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        1. I forgot to add- my entire family has this disease. It is worse in the women. One possible causal factor that we all share other than our genetics, is environmental pollutants. I was raised in Lewiston, Idaho. It is down in a valley, with a paper products mill, a lot of conventional wheat farming, and most of the trees have been removed. The air is crap, the water is worse, and I wasn’t able to breathe without medications until I moved away at age 27. Women think miscarriage and birth defects are normal there, most miscarry 5 times before delivering a healthy baby, and this is at young healthy ages! In my own family, our hobbies may be adding to things. Every summer is spent out in the beautiful woods mining for gold. In the early days the miners used mercury and left much of it behind to pollute the waters. My dad still has big bottles of it sitting on shelves in the house where my nephews are now being raised. Where I was raised. I handled mercury a lot growing up, without knowing to be careful. Dad said don’t eat it, so we didn’t. We have been collecting it for years because we were taught it was dangerous and we didn’t want the fish to get hurt. Now I think we were idiots. We all also have emalgam fillings. I might be wrong about all of this. But in my family we have all tried different methods to treat this so we all eat different, some have done accupuncture and other alternatives, none of us can eliminate it. My sister curbed hers with alcohol, and I curbed mine with cannabis. Other than that nothing changes for us.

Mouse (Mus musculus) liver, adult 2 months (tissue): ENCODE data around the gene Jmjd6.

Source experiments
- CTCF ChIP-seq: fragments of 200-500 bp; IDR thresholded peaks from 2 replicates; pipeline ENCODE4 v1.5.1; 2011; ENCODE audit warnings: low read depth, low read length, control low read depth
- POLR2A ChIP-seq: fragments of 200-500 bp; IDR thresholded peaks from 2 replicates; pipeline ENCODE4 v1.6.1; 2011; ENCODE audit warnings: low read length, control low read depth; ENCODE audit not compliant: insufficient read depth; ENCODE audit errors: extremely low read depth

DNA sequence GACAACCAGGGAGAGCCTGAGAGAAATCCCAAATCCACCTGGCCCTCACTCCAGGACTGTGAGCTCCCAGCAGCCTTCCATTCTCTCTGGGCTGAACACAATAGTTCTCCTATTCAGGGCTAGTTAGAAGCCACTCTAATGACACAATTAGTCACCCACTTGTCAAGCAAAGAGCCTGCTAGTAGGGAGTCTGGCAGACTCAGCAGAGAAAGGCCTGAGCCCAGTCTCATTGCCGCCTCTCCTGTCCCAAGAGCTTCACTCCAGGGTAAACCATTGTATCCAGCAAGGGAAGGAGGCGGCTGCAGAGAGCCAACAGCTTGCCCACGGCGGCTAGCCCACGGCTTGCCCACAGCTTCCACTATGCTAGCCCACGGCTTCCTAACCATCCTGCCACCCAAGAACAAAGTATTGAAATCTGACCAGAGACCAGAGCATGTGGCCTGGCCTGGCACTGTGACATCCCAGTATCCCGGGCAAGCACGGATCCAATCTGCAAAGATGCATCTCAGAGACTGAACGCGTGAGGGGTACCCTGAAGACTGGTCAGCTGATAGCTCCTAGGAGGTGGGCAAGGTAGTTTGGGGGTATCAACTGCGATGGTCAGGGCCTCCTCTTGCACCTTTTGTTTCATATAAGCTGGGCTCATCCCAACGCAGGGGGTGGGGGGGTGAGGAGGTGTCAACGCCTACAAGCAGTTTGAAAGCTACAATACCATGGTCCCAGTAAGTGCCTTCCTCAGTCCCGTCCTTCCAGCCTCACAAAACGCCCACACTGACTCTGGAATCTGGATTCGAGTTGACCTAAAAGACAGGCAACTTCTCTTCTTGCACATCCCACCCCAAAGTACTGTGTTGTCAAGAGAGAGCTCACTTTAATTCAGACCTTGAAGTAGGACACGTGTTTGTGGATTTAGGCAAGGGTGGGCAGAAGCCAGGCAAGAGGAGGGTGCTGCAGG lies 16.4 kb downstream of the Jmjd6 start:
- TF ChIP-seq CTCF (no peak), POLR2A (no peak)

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    3. Nightshades can have a huge effect on body inflammation anyone with a form of disease needs to stop inflammation foods one of them being night shades. I hope people know about dr wahls book and how she reversed her MS symptoms by diet. Also there is a huge play in water fasting and the activation of stem cells. B12 must be taken also in high doses and correct forms too.

      I would start with liver twice a week to lower tremors.




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      1. ET is NOT an inflammation disease. It involves damage to the brain and fine motor control signals. I’ve had it for decades and I have no inflammatory conditions at all.. Even in my mid fifties I can downhill ski with ease and run every day.




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    1. Harmalas are not fat soluble. In food they exist inthe salt form and would be readily dissolved in hot water during the brewing process.




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  2. Dr Greger: If “harmain is produced when coffee is roasted, though coffee intake has not been tied to increased risk”, does the study cite the average level that ends up in a cup of coffee?